BWW Interviews: Rachel Edwards of Tooting Arts Club
I'll confess right now - I've lived in Tooting for 26 years and I've been privileged to do so. It is London in miniature - with all the good (and most of the bad) that statement implies. One of the very few things Tooting has lacked is a theatre (though it makes up for it with its magnificent Art Deco er... bingo hall - well, it used to be a cinema). Rachel Edwards of Tooting Arts Club is putting that omission right, having set up the venture in 2011 and now busy overseeing its third critically acclaimed production, Barbarians (reviewed here). Gary Naylor met her while she was setting up the bar for another night in her makeshift venue.
"Tooting has a great energy about it. It's very mixed, very buzzy, very safe. But I was always disappointed that there wasn't much of an artistic scene really - but there is now and it's not just ourselves. I thought it would be interesting to see if we could find some spaces in Tooting in which to put on some really good work."
"I've built up a lot of contacts over the last ten years working in theatre (I trained as an actress) and I began to assemble a team of people who might be interested. But you always start with the play, and the first play we did was "Invasion" at the Selkirk pub. I found a director and, with the director, came a great sound designer who is still with us now. It's brick by brick really. The Selkirk was already set up with a room and a bar, so we used that for our first production - it was an easy way in and The Selkirk were great with us."
"Our venue for Barbarians used to be a Youth Enterprise Scheme and we knew it would work for this play. To get the rights, we approached the agency and explained what we wanted to do with the play and Barrie Keeffe was absolutely brilliant, so that side of things was straightforward. We then spoke to Audrey Helps, the Tooting Town Centre Manager, who was very, very supportive... and, so, now we're here!"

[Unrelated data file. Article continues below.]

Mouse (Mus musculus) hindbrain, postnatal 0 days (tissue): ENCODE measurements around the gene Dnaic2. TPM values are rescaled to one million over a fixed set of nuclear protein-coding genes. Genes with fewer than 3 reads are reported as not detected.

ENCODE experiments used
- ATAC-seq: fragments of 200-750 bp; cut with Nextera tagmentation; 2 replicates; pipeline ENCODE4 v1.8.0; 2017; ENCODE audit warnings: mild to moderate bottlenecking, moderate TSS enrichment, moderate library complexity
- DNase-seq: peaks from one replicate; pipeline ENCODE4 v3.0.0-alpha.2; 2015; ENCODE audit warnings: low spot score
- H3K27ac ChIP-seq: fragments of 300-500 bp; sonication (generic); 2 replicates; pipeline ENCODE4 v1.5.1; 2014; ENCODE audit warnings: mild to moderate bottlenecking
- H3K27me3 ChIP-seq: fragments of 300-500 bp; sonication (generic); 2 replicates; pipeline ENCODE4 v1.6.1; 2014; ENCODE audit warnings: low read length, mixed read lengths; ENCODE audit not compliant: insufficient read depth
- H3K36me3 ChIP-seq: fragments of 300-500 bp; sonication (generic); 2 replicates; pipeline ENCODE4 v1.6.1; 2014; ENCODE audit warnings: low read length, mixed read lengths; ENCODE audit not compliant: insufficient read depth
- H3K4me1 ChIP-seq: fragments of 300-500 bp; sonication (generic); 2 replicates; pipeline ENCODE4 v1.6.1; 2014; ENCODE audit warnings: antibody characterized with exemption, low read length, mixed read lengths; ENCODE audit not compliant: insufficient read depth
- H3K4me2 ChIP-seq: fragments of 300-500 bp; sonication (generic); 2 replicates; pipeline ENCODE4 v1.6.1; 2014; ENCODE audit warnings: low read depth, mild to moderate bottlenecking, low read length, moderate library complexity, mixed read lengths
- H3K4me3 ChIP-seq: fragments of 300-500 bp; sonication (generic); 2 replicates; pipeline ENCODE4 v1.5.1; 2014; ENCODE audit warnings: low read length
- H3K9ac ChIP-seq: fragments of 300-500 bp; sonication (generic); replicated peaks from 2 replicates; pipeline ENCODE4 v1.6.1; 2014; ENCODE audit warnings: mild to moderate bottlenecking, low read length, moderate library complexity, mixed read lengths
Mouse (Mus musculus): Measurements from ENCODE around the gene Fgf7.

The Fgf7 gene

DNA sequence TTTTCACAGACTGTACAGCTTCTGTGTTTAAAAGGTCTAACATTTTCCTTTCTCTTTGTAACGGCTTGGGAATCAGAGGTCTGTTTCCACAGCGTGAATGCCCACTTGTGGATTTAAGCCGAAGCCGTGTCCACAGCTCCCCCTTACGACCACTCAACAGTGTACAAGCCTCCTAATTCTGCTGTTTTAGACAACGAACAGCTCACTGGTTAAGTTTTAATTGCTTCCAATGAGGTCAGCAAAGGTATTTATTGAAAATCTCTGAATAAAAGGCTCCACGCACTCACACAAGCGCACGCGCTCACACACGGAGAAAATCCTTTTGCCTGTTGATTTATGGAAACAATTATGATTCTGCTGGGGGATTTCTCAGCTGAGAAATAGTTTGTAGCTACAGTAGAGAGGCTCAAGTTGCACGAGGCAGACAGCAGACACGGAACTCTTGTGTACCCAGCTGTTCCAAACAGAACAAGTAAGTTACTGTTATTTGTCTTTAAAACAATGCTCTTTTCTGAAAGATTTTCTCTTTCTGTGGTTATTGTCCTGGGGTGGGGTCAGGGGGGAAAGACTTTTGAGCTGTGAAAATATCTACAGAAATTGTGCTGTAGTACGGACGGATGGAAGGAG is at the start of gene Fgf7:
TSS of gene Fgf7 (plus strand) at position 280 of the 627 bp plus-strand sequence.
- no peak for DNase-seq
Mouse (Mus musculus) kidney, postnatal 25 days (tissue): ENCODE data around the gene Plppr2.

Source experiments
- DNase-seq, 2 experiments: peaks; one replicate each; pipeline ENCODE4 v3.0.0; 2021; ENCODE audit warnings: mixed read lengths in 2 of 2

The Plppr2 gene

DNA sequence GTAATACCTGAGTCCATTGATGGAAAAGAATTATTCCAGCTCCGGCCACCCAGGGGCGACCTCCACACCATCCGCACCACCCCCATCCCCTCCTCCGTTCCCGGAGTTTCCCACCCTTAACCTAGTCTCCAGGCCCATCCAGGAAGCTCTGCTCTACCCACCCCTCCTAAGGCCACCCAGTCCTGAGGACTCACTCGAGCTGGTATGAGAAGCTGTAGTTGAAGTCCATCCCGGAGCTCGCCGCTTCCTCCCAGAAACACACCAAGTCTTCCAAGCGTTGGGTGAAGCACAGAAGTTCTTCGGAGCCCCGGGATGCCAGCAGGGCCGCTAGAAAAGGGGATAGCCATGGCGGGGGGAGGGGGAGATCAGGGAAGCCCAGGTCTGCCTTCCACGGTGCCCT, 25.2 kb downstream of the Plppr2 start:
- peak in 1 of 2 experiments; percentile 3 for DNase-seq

"I'm amazed that Barbarians has not been performed in London for 20 years. It's a warning piece and it's a strong and impacting play about the how these three youths feel rejected and what happens when we don't take care of our young people, don't respect them, don't empower them. The feelings they experience and what they become as a result, are types that transcend the generations. It's why I wanted to put it on. It's saying, "Look here - these are good guys."
"I did a lot of reading before settling on this work and I read Gotcha (reviewed here, last year at the Riverside Studios) Barrie Keeffe's play about the lad who holds his teachers to ransom, so it was suggested that I look at Barabrians. I didn't want to be heavy-handed with the politics and Barrie Keeffe isn't at all - the play is very funny and we can empathise with the characters."
"The lads in the play are all likeable, even Paul, who is repellent by the end. We do care about him - and the others - and we're led into understanding their feelings of isolation and rejection. The strength of the play is that we want them to make the right choices. We're willing them to do well, but things have not gone right for them. We don't like what they become, but there is an explanation and the characters are given their humanity."
"I don't know where Tooting Arts Club goes next. I'm going to do some more reading and seeking out of venues that will make a happy marriage with a play. We'll start with the space - it'd be lovely to come back here - but I don't want to shoehorn a play into a space that doesn't suit it. I'm on the hunt!"
You can read more about Tooting Arts Club by clicking here.